Koans

The Zen practice of contemplating a question or statement, the answer to which transcends dualistic thinking
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    The Power of an Open Question Paid Member

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    The Sword Disappears in the Water Paid Member

    The Iron Flute, Case 90 Main Case More »
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    No Words Paid Member

    Every once in a while I read a book that insists on being taken on its own terms— a book that teaches you how to read it. When I first picked up the Zen monk Seido Ray Ronci’s seventh book of poetry, The Skeleton of the Crow: New & Selected Poems, 1980–2008, I found that it expressed the clarity, simplicity, and profundity of Zen in language that spoke to me as a practitioner. As I read more of his work, I came to appreciate the range of his subjects (from childrearing to painting to the austere solitude of his time as a monastic), as well as his humor, and perhaps most of all, his sensibility for the everyday. Like other writers working in the centuries-old tradition of Zen poetry developed by Ikkyu, Basho, and Ryokan, Seido Ray Ronci is concerned less with the words on the page than with the reality they point to. More »
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    Koan Practice Paid Member

    This report of Master Shuzan's words may be put to you, should you become a student of Zen, who will set about trying to understand it. Just imagine yourself in this situation for a minute or two. You will meditate upon it while sitting in formal meditation (zazen) or working, or doing anything in the normal day. You become the koan and the koan becomes you. The mind, to begin with, may work with it in the customary way - asking, asking, wondering: If I can't call it a staff and I can't say it isn't a staff, what can I call it? Is it a staff after all? Was it ever a staff in the past? What was it in essence? What kind of wood was it made fram? What am I? What am I made of? More »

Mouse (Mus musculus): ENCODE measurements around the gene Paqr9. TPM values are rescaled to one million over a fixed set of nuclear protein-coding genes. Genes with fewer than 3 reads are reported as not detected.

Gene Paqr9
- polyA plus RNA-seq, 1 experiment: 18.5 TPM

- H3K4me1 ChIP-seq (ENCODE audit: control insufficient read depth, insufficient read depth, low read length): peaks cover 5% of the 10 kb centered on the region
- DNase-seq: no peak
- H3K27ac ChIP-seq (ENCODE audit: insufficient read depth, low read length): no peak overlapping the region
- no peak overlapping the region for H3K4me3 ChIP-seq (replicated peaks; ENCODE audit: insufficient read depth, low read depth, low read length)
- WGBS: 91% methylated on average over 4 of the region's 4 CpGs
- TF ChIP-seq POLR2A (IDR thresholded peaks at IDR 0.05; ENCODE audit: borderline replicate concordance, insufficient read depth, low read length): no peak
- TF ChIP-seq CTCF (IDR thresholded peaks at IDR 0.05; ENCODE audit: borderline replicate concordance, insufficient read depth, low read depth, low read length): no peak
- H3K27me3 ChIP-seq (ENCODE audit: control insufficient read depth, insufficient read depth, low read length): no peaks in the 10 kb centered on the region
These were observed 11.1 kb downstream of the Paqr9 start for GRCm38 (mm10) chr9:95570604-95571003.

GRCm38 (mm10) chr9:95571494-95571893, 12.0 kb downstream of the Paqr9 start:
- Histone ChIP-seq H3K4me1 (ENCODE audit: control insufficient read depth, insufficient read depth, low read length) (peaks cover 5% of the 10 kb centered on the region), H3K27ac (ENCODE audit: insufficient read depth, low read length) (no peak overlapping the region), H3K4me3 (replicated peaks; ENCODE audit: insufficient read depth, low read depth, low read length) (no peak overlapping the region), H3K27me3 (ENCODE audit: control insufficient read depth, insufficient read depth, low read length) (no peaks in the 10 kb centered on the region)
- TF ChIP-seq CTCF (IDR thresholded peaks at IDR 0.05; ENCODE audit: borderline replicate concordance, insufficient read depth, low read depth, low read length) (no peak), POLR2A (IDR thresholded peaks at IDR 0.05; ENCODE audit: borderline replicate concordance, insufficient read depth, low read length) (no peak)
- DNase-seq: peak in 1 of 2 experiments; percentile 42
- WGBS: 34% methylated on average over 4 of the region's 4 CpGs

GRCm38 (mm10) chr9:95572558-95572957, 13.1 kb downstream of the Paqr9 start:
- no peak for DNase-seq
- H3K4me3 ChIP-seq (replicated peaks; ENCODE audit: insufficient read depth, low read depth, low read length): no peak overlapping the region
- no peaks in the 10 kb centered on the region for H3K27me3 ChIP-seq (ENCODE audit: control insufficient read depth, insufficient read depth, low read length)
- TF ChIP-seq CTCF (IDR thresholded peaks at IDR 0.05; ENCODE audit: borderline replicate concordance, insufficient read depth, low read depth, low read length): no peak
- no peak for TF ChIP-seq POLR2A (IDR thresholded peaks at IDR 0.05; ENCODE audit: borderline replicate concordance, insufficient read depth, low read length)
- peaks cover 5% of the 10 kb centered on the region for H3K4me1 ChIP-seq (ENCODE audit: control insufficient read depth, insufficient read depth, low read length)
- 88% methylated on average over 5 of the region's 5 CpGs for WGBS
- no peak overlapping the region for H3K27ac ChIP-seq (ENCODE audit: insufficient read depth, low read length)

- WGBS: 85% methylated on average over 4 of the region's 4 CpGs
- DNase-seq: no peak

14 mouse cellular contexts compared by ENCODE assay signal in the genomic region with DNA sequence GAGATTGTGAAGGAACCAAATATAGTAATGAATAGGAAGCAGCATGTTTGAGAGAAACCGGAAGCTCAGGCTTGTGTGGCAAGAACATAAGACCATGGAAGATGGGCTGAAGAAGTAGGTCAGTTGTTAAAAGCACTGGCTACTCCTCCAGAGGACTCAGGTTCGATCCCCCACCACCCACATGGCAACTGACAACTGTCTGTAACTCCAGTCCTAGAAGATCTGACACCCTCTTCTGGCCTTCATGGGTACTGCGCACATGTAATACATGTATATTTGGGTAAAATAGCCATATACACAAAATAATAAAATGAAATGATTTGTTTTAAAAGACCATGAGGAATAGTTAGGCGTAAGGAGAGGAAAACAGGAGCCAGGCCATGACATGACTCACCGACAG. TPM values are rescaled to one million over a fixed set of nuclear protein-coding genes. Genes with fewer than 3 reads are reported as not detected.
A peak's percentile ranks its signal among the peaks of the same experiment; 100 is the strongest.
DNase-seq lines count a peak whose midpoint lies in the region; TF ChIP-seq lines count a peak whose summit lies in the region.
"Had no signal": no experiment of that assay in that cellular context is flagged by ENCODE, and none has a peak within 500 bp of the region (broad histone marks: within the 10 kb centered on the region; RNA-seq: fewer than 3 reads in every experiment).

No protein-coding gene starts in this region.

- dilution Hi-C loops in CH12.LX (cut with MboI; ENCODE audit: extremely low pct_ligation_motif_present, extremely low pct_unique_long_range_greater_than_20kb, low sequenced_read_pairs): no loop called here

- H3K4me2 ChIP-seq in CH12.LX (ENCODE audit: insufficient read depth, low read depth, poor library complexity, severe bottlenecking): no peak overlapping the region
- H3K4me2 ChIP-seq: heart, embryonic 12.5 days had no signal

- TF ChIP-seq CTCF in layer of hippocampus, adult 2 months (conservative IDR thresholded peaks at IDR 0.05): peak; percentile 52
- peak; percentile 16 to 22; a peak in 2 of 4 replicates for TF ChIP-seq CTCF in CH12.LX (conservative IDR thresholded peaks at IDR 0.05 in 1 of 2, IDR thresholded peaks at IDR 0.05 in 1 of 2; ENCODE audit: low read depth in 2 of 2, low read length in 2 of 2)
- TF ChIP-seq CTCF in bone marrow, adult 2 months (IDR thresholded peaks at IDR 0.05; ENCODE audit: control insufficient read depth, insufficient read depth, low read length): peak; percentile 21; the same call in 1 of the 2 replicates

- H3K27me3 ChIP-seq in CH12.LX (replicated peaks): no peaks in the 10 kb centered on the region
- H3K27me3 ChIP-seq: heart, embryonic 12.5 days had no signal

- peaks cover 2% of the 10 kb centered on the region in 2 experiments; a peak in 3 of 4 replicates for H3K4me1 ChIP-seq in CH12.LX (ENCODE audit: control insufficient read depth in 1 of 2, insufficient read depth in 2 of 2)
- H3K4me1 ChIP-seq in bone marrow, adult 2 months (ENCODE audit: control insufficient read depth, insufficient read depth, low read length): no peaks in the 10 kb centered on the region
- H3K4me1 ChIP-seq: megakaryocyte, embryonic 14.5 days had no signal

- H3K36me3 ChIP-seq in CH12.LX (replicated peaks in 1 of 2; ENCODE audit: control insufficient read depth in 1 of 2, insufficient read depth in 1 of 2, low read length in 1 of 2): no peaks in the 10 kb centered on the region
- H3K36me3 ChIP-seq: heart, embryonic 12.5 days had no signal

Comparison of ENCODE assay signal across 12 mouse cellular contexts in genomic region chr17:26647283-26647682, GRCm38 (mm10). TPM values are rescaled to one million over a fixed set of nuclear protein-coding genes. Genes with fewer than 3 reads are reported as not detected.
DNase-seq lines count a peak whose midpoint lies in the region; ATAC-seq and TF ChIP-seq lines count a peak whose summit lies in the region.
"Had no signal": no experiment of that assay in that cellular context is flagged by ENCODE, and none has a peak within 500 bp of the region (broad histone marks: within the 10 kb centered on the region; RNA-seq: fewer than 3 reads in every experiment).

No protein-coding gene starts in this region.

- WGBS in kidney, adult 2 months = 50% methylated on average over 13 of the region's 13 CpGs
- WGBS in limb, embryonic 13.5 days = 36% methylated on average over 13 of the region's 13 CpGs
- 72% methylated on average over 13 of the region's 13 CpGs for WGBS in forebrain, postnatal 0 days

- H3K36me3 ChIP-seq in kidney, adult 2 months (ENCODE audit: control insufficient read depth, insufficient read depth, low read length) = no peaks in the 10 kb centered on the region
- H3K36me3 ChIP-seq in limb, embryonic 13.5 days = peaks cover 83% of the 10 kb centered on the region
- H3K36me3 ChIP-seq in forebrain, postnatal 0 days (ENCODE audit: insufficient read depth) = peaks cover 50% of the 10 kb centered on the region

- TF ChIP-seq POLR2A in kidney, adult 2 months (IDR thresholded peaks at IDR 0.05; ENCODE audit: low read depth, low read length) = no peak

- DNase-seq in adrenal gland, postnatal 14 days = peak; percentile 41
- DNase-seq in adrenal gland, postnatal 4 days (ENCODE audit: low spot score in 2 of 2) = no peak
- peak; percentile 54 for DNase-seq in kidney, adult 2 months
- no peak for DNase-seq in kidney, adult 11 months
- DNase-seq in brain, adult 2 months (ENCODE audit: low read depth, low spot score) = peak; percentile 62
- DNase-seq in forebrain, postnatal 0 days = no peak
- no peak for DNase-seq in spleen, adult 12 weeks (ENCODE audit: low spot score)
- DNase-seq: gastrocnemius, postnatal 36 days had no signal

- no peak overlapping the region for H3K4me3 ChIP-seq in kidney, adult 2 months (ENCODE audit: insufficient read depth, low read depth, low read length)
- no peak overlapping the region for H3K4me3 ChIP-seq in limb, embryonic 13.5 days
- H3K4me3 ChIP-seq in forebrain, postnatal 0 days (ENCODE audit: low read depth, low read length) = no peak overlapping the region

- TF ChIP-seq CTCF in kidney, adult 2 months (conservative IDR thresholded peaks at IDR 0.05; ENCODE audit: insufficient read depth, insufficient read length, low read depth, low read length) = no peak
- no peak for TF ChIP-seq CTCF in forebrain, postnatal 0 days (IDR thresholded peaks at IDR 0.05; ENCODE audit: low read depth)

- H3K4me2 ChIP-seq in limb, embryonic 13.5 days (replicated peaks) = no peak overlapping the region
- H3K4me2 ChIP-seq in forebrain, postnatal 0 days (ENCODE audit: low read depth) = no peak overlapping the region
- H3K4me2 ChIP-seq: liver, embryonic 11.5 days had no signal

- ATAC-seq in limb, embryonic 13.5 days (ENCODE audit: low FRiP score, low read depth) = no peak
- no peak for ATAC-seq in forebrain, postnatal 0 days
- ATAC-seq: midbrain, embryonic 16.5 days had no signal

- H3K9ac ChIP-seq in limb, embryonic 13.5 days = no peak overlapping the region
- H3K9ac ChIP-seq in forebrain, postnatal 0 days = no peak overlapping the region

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    What is This? Paid Member

    . IN sixth-century China, the Buddhist schools were quite scholastic and focused on the scriptures. To move away from this academic direction and toward the Buddha’s original teaching of practicing meditation and realizing awakening in this very life, the Zen school developed its koan practice, in which stories of monks’ awakenings became a starting point for meditative inquiry. By asking and focusing on a single question as a meditative method, Zen practitioners aimed to develop a rich experiential wisdom.In the Korean Zen tradition, one generally meditates on the koan What is this? This question derives from an encounter between the Sixth Patriarch, Huineng (638–713 C.E.), and a young monk, Huaijang, who became one of his foremost disciples: More »
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    Heart Touching Heart Paid Member

    The practice of compassion means letting experience in. A Japanese poet, a woman named Izumi who lived in the tenth century, wrote: “Watching the moon at dawn, solitary, mid-sky, I knew myself completely. No part left out.” When we can open to all parts of ourselves and to others in the world, something quite extraordinary happens. We begin to connect with one another. More »